Posted on Wednesday, date : 25 Jul, 2016by cavazos with no responses
The hit Broadway musical Hamilton depicts a backroom dinner meeting between then Congressman James Madison (Virginia) and the titular Secretary of Treasury, during which Madison proposes a â€œquid pro quoâ€: Hamilton will convince President George Washington to move the nationâ€™s capital to the Potomac in exchange for Madison providing the congressional votes needed to pass Hamiltonâ€™s debt plan. The ostentatious Thomas Jefferson, Madisonâ€™s fellow Virginian, proudly claims to have orchestrated the dinner as a favor to Hamilton, and perhaps because he would like to â€œwork a little closer to home.â€
Hamiltonâ€™s contemporary retelling of an old story feels particularly at home as a reflection of todayâ€™s politics. Consider the case of yet another Virginian: former Governor Robert McDonnell, who was convicted of bribery charges in 2014 for allegedly accepting payments and gifts in exchange for a bit of â€œJeffersonianâ€ event planning on behalf of Virginia businessman Jonnie Williams.
Federal prosecutors alleged that McDonnell contacted Virginia officials on Williamsâ€™ behalf, arranged meetings with officials to discuss Williamsâ€™ products, and hosted events for Williamsâ€™ company at the Governorâ€™s Mansion. According to the Government, these calls, meetings, and events were â€œofficial acts,â€ which McDonnell committed or agreed to commit in exchange for $175,000 in loans and other benefits from Williams in violation of the federal bribery statute, 18 U.S.C. Â§201. Section 201(a)(3) defines â€œofficial actâ€ as â€œany decision or action on any question, matter, cause, suit, proceeding or controversy, which may at any time be pending, or which may by law be brought before any public official, in such officialâ€™s official capacity, or in such officialâ€™s place of trust or profit.â€ At trial, the District Court instructed the jury that the term â€œofficial actsâ€ encompassed â€œacts that a public official customarily performs,â€ including acts â€œin furtherance of longer-term goalsâ€ or â€œin a series of steps to exercise influence or achieve an end.â€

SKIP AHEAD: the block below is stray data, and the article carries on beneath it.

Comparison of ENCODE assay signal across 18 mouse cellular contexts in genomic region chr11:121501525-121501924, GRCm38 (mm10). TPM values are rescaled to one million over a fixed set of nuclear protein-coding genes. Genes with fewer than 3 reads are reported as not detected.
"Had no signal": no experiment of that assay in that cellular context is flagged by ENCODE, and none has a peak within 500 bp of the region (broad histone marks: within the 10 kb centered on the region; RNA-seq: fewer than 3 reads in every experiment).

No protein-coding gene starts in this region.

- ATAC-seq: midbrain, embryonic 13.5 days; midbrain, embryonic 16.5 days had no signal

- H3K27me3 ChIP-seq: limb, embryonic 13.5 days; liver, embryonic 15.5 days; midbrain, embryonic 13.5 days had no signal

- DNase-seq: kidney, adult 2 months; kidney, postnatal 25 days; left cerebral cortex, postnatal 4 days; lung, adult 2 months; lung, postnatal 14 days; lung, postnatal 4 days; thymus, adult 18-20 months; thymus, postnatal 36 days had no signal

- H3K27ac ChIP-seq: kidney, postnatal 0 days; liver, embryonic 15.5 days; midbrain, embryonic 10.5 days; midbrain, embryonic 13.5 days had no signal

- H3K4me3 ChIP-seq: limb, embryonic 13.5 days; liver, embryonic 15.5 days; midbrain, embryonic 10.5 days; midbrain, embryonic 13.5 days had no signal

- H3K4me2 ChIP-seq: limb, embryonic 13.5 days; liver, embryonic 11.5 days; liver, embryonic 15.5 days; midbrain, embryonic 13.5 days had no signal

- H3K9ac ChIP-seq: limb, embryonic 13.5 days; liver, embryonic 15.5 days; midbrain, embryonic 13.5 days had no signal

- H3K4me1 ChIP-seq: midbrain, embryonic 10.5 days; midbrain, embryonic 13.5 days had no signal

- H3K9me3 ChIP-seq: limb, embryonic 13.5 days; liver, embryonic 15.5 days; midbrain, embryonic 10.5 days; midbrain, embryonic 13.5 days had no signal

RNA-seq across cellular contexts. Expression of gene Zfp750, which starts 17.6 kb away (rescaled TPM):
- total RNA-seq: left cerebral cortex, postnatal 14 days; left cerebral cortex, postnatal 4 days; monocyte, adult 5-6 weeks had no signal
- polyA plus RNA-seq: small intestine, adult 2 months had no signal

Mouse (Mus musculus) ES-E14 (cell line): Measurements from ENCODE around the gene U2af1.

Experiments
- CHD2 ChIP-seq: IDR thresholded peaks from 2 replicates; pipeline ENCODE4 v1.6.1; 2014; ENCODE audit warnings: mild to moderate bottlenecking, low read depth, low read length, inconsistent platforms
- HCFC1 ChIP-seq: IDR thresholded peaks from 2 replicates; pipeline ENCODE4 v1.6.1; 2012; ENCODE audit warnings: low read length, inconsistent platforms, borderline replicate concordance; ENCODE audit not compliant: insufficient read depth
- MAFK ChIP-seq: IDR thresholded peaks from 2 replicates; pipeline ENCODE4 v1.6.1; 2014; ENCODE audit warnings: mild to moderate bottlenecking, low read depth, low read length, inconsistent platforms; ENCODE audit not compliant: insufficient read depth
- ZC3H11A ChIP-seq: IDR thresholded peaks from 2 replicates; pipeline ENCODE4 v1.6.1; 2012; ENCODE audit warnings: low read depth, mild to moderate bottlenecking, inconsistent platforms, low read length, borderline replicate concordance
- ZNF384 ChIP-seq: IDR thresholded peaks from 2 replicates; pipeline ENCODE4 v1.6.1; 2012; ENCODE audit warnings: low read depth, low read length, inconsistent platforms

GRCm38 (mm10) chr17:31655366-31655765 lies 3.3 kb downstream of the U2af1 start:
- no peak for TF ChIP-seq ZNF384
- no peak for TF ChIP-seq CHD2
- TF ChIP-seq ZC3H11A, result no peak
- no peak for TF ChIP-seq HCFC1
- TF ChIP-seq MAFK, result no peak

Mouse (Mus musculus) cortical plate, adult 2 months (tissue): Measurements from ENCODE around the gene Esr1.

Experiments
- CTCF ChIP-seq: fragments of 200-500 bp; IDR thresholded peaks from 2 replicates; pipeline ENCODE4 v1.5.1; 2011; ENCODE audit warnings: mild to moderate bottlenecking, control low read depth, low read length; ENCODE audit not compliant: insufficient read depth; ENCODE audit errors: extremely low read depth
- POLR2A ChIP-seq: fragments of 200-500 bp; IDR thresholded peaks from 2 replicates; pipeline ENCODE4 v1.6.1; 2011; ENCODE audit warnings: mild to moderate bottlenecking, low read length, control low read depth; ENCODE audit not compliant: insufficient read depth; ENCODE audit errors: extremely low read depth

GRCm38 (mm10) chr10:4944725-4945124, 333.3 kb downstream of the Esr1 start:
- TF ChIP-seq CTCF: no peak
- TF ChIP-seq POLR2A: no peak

Recently, the United States Supreme Court unanimously held that the District Courtâ€™s instructions on â€œofficial actâ€ were overly broad, and thus permitted the jury to convict McDonnell for potentially lawful conduct. In McDonnell v. United States, the Court reasoned that merely setting up a meeting, hosting an event, or contacting an official is not enough to qualify as an official act under 18 U.S.C. Â§201(a)(3). Rather, the official must make a decision or take some action on the matter, or agree to do so. Accordingly, the Court found that the District Courtâ€™s instructions were deficient on the grounds that they failed to:
adequately explain to the jury how to identify the â€œquestion, matter, cause, suit, proceeding or controversyâ€;
inform the jury that the â€œquestion, matter, cause, suit, proceeding or controversyâ€ must be more specific and focused than a broad policy objective; and
instruct the jury that, to convict McDonnell, it was required to find that he made a decision or took an actionâ€”or agreed to do soâ€”on the identified â€œquestion, matter, cause, suit, proceeding or controversy.â€
The Court overturned McDonnellâ€™s conviction, finding that the deficiencies in the District Courtâ€™s instructions made it possible for the jury to convict McDonnell even if he committed no crime.
The Courtâ€™s narrow interpretation of â€œofficial actâ€ ensures that routine political interactions between â€œconscientious public officialsâ€ and their constituents remain outside the scope of conduct punishable under the federal bribery statute. To prove an â€œofficial act,â€ the Government must show that the parties got to â€œyes,â€ rather than just assume that it happened.
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